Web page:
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    ABSTRACT: The process of carcinogenesis is tightly regulated by antioxidant enzymes and matrix degrading enzymes, namely, matrix metalloproteinases (MMPs). Degradation of extracellular matrix (ECM) proteins like collagen, proteoglycan, laminin, elastin and fibronectin is considered to be the prerequisite for tumor invasion and metastasis. MMPs can degrade essentially all of the ECM components and, most MMPs also substantially contribute to angiogenesis, differentiation, proliferation and apoptosis. Hence, MMPs are important regulators of tumor growth both at the primary site and in distant metastases; thus the enzymes are considered as important targets for cancer therapy. The implications of MMPs in cancers are no longer mysterious; however, the mechanism of action is yet to be explained. Herein, our major interest is to clarify how MMPs are tied up with gastrointestinal cancers. Gastrointestinal cancer is a variety of cancer types, including the cancers of gastrointestinal tract and organs, i.e., esophagus, stomach, biliary system, pancreas, small intestine, large intestine, rectum and anus. The activity of MMPs is regulated by its endogenous inhibitor tissue inhibitor of metalloproteinase (TIMP) which bind MMPs with a 1:1 stoichiometry. In addition, RECK (reversion including cysteine-rich protein with kazal motifs) is a membrane bound glycoprotein that inhibits MMP-2, -9 and -14. Moreover, α2-macroglobulin mediates the uptake of several MMPs thereby inhibit their activity. Cancerous conditions increase intrinsic reactive oxygen species (ROS) through mitochondrial dysfunction leading to altered protease/anti-protease balance. ROS, an index of oxidative stress is also involved in tumorigenesis by activation of different MAP kinase pathways including MMP induction. Oxidative stress is involved in cancer by changing the activity and expression of regulatory proteins especially MMPs. Epidemiological studies have shown that high intake of fruits that rich in antioxidants is associated with a lower cancer incidence. Evidence indicates that some antioxidants inhibit the growth of malignant cells by inducing apoptosis and inhibiting the activity of MMPs. This review is discussed in six subchapters, as follows.
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    ABSTRACT: Background We previously developed a surface-controlled water-dispersible form of curcumin and named it Theracurmin® (Theracurmin; Theravalues, Tokyo, Japan). The area under the blood concentration–time curve of Theracurmin in humans was 27-fold higher than that of curcumin powder. We determined the clinical effects of orally administered Theracurmin in patients with knee osteoarthritis during 8 weeks of treatment. Methods Fifty patients with knee osteoarthritis of Kellgren–Lawrence grade II or III and who were aged more than 40 years were enrolled in this randomized, double-blind, placebo-controlled, prospective clinical study. Placebo or Theracurmin containing 180 mg/day of curcumin was administered orally every day for 8 weeks. To monitor adverse events, blood biochemistry analyses were performed before and after 8 weeks of each intervention. The patients’ knee symptoms were evaluated at 0, 2, 4, 6, and 8 weeks by the Japanese Knee Osteoarthritis Measure, the knee pain visual analog scale (VAS), the knee scoring system of the Japanese Orthopedic Association, and the need for nonsteroidal anti-inflammatory drugs. Results At 8 weeks after treatment initiation, knee pain VAS scores were significantly lower in the Theracurmin group than in the placebo group, except in the patients with initial VAS scores of 0.15 or less. Theracurmin lowered the celecoxib dependence significantly more than placebo. No major side effects were observed with Theracurmin treatment. Conclusion Theracurmin shows modest potential for the treatment of human knee osteoarthritis.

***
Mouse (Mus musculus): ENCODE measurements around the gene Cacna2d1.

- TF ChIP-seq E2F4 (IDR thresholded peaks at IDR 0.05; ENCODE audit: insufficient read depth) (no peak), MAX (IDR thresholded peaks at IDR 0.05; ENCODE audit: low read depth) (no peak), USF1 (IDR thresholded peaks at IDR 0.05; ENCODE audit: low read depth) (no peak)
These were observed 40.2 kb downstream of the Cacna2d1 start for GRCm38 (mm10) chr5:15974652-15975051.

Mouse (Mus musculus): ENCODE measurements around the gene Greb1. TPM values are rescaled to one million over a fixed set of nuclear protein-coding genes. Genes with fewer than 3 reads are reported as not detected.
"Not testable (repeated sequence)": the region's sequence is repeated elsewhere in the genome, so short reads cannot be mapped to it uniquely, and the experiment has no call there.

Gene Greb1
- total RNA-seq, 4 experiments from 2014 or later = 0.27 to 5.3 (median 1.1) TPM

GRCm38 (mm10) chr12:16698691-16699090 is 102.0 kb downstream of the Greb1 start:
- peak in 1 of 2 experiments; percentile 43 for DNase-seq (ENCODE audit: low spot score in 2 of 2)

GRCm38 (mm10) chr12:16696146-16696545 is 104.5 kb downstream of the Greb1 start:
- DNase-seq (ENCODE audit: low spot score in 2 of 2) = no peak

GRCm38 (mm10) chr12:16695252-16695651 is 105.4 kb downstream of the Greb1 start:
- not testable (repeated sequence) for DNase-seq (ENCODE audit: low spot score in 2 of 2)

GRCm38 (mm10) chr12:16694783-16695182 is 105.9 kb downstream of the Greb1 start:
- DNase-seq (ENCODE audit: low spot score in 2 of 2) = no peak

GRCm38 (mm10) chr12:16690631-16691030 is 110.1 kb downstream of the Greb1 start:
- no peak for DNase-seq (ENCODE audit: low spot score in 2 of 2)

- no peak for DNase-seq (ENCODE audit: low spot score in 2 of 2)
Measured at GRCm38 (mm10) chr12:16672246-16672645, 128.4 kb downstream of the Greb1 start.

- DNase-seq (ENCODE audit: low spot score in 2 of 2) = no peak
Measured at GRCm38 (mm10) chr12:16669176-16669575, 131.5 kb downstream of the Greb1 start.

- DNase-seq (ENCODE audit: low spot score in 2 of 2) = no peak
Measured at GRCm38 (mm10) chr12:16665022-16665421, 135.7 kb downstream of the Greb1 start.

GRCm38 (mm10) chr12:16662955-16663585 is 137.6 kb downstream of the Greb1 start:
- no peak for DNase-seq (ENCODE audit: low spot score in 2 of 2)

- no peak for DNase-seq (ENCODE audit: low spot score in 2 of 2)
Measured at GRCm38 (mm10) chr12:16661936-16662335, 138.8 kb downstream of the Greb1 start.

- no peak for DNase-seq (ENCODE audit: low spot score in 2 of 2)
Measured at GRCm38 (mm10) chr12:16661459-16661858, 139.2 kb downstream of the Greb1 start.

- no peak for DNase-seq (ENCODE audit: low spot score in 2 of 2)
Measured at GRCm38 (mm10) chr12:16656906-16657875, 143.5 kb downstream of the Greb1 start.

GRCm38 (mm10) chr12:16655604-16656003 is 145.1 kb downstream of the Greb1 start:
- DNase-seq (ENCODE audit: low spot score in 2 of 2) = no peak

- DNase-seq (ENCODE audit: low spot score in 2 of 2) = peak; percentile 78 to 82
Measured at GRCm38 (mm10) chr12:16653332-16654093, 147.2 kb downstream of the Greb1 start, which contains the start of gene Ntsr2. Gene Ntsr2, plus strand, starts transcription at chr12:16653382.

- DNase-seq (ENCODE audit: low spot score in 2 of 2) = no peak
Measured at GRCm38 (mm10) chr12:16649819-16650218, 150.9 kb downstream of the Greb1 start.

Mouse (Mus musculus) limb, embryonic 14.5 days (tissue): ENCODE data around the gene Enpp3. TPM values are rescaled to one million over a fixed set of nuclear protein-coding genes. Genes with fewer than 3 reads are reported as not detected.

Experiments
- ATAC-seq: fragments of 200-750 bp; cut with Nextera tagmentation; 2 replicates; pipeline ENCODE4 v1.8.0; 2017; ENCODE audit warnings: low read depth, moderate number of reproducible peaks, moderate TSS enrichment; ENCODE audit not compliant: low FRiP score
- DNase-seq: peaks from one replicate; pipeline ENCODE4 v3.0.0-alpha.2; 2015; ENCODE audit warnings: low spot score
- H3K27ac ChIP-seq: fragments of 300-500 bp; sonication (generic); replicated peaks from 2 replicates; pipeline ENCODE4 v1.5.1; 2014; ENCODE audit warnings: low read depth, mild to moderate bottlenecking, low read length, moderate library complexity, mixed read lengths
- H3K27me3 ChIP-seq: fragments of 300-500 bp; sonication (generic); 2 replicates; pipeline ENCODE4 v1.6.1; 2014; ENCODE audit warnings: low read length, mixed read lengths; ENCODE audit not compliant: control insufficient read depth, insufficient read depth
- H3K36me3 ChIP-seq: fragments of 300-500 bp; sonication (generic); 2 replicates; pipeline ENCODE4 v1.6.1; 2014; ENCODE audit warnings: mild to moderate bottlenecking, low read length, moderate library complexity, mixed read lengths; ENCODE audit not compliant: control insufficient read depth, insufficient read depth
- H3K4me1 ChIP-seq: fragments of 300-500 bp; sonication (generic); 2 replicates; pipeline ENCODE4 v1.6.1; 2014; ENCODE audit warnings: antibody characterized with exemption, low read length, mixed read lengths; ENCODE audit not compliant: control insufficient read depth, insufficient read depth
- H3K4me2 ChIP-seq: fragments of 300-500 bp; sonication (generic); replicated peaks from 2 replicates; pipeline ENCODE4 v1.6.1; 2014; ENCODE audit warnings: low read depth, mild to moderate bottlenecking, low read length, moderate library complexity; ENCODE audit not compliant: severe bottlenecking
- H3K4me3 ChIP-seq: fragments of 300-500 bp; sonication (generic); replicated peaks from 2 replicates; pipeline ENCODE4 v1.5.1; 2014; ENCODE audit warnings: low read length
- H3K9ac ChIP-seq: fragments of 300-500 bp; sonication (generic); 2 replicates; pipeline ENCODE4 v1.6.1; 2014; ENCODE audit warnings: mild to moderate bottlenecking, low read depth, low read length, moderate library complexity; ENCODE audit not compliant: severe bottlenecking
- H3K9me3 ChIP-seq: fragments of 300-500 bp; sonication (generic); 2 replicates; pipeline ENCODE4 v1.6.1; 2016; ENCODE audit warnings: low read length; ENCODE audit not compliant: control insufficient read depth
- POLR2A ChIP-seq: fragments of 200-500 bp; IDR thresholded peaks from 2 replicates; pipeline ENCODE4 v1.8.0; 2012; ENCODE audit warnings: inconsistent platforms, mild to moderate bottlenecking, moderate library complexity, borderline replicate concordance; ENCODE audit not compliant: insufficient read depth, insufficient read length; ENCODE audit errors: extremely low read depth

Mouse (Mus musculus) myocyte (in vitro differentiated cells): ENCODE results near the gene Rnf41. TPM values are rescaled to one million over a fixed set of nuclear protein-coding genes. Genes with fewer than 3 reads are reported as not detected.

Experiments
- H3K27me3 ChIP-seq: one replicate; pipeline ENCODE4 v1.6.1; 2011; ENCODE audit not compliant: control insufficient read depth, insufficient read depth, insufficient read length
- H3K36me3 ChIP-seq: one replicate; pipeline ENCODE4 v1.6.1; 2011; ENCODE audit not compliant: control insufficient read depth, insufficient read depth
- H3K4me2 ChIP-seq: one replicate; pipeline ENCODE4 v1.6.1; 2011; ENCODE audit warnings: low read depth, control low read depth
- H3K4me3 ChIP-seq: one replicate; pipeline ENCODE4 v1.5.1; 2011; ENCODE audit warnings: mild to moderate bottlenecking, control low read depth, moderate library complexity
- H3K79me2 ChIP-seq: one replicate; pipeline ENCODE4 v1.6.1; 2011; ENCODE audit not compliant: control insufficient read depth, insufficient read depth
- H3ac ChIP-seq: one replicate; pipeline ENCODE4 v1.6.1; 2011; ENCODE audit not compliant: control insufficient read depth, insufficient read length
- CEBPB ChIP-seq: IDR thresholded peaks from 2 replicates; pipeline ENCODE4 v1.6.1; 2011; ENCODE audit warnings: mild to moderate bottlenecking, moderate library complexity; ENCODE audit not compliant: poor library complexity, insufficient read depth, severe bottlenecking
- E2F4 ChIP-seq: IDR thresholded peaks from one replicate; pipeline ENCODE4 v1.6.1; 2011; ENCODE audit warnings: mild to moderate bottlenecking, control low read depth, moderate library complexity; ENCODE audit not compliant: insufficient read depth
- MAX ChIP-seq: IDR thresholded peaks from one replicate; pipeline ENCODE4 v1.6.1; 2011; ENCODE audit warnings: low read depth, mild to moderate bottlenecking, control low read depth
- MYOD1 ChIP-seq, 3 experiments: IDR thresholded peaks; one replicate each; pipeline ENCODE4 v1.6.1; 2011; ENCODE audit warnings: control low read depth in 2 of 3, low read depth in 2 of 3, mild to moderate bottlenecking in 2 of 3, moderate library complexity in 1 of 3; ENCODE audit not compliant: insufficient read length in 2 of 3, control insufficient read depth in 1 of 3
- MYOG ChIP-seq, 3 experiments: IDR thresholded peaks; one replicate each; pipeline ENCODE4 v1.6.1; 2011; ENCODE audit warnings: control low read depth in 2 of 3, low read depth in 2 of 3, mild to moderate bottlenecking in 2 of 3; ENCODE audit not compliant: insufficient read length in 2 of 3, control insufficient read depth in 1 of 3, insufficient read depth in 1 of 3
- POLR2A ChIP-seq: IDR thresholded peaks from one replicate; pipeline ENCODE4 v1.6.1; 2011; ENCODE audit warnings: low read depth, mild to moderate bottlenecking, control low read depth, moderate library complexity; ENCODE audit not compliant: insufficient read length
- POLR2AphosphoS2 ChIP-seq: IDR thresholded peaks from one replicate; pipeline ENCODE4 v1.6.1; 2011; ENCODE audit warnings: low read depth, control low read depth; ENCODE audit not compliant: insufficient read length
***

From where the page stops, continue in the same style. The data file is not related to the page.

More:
Journal of Orthopaedic Science 10/2014; 19(6). DOI:10.1007/s00776-014-0633-0 · 1.01 Impact Factor